For school psychologists, there’s power in collaborative report-writing

It’s estimated that school psychologists spend more than 7 hours a week, on average, writing reports. And it’s a safe bet that most of them are looking for more effective and impactful ways to convey assessment results and support kids. 

At Psyched Services, we know from experience that collaborative models make an incredible difference for kids, school psychs, and districts as a whole. But if two (or more) heads really are better than one when it comes to assessments, does the same hold true for report-writing, too? 

In this blog entry, we explain why we think the answer is a firm “yes.” 

The therapeutic basis for collaboration

Collaborative approaches in school psychology are nothing new. A 1986 research paper describes a “descriptive-collaborative approach” to report-writing that emphasizes involvement of the parents and other team members in conclusions, as opposed to being “passive recipients” of the information in it. A 1995 study observed that the idea of collaboration between a school psychologist and a counselor had gained momentum in that decade in “response to the fragmentation in service delivery that often occurs in educational and mental health settings.” 

Collaboration is powerful because it enables different perspectives and ideas to be exchanged while a child is being assessed, ensuring fewer things are missed, and that recommendations are responsive, practical, meaningful, and useful. It is also instrumental to the success of the strength-based approach we use to deliver results. As a team, psychologists look beyond test scores, and instead consider daily experiences, real-time student responses and feedback, and their family and community context to come to conclusions.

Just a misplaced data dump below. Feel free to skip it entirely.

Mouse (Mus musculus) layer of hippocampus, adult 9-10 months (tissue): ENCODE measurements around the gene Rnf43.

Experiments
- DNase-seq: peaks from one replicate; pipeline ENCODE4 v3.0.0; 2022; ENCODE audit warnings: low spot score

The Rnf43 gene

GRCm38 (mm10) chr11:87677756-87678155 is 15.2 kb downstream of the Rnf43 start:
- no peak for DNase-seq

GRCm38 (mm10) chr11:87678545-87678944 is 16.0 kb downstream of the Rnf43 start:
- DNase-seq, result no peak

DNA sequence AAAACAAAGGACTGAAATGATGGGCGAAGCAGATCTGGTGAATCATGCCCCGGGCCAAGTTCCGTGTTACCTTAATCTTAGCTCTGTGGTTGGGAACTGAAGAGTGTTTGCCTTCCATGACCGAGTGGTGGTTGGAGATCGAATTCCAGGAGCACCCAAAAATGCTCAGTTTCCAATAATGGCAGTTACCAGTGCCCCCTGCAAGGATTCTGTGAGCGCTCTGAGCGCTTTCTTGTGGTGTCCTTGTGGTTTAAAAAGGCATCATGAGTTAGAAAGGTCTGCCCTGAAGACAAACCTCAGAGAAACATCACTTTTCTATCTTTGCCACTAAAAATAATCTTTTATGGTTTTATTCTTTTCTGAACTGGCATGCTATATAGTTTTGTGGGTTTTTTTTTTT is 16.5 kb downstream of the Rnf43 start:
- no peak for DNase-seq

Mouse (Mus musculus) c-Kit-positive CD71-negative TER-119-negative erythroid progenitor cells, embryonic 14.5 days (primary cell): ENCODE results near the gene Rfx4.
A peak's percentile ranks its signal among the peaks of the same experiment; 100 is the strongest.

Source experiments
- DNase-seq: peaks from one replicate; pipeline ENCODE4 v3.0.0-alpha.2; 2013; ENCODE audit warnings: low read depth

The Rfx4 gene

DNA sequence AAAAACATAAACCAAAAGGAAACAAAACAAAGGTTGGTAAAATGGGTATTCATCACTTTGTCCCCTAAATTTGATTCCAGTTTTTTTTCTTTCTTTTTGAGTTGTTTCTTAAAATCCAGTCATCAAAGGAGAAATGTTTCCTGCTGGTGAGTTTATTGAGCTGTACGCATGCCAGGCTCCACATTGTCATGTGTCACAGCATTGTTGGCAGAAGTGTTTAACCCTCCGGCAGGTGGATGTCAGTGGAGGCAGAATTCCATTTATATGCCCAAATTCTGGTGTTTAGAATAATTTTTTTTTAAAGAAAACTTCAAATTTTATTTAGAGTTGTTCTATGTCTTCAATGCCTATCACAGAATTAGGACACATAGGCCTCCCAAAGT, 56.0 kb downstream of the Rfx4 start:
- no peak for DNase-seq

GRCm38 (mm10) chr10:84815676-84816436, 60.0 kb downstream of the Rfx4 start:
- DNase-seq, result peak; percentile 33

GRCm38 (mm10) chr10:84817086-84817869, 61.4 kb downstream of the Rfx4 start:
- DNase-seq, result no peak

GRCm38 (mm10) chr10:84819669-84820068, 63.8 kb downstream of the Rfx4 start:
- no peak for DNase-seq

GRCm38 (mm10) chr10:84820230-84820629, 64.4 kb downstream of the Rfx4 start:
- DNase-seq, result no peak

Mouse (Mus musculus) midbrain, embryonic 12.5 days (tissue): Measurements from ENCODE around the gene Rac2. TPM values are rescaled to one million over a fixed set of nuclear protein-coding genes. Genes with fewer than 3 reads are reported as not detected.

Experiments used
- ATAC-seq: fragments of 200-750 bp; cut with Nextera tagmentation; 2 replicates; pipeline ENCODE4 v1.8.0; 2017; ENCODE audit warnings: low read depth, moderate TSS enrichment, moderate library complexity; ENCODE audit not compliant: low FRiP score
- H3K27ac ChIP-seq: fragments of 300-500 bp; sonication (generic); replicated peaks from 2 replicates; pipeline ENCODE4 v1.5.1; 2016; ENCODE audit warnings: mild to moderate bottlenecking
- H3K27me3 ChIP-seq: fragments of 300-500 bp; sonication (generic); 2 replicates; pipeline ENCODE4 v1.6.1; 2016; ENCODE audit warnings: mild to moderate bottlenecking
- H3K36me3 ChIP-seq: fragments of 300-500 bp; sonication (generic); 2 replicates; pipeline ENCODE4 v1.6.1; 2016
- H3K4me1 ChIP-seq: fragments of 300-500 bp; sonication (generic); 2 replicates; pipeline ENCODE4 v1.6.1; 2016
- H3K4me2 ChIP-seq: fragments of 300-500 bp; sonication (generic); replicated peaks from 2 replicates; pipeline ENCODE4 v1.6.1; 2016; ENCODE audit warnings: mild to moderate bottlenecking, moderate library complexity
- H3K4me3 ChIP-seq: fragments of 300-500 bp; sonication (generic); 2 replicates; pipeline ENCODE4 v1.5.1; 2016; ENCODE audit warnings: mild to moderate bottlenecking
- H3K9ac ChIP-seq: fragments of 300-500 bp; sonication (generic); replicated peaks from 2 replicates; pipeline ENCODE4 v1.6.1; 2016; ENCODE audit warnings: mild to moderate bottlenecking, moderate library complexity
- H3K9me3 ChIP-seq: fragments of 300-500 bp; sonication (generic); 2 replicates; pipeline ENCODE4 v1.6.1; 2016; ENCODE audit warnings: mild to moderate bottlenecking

The goals of report-writing

Researchers note that central to the role of school psychologists is the ability to translate assessment results into clear, written, and actionable reports. Parents or caregivers, and even students, need to be able to understand the findings of assessments clearly, and have the ability to use the information to make informed decisions about their education. 

There is not a single way to write reports across school districts. While for flexibility’s sake, this is a benefit, it can leave school districts unsure where to begin, or how to develop best report practices that are suited for their students’ needs.

Federal and state guidelines, while underpinning school psychologist jobs in California and elsewhere, nonetheless provide only minimal guidance on student reports. 

California school psychologists, for example, are under guidance from state Education Code that their assessments need to be tailored to assess specific areas of educational need, as opposed to simply determining IQ or other measures. But many parents, teachers, and students have criticized reports in the past for being too technical, too focused on pathologies, and not giving enough emphasis to action plans or the context of a child’s circumstances.